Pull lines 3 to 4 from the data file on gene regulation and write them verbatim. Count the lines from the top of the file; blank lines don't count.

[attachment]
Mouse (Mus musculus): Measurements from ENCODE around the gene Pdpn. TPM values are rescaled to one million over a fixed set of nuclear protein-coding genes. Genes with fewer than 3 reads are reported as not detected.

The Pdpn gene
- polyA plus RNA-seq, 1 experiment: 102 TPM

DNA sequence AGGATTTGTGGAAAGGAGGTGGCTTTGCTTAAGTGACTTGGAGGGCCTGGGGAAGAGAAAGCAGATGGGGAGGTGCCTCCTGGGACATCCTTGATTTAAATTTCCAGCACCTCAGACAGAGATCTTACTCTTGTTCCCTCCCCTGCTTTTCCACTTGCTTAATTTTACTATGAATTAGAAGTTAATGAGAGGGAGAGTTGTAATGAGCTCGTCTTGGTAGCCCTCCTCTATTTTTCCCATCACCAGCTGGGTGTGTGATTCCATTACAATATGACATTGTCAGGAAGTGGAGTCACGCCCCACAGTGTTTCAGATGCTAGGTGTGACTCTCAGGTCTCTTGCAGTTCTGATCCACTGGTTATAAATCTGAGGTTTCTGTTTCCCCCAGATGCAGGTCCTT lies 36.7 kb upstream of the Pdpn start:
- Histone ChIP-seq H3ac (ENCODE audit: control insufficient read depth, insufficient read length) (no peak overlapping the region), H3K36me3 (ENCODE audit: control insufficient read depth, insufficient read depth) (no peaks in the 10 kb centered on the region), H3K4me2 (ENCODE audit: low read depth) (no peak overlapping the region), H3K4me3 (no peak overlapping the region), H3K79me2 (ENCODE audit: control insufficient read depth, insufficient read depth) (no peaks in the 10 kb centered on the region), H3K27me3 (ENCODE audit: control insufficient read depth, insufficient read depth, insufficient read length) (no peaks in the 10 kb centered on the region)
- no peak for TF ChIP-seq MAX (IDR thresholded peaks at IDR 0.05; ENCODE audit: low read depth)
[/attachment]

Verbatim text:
- polyA plus RNA-seq, 1 experiment: 102 TPM

DNA sequence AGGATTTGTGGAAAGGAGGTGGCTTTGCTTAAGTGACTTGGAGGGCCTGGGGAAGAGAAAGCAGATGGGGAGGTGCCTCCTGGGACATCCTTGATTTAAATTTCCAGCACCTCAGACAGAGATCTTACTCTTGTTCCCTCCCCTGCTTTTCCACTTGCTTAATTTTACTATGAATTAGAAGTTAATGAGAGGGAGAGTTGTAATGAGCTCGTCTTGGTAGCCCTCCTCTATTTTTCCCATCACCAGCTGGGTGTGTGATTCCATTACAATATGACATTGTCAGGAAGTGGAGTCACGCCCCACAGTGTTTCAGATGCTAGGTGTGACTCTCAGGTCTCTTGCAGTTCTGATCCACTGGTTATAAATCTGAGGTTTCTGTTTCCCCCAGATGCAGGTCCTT lies 36.7 kb upstream of the Pdpn start: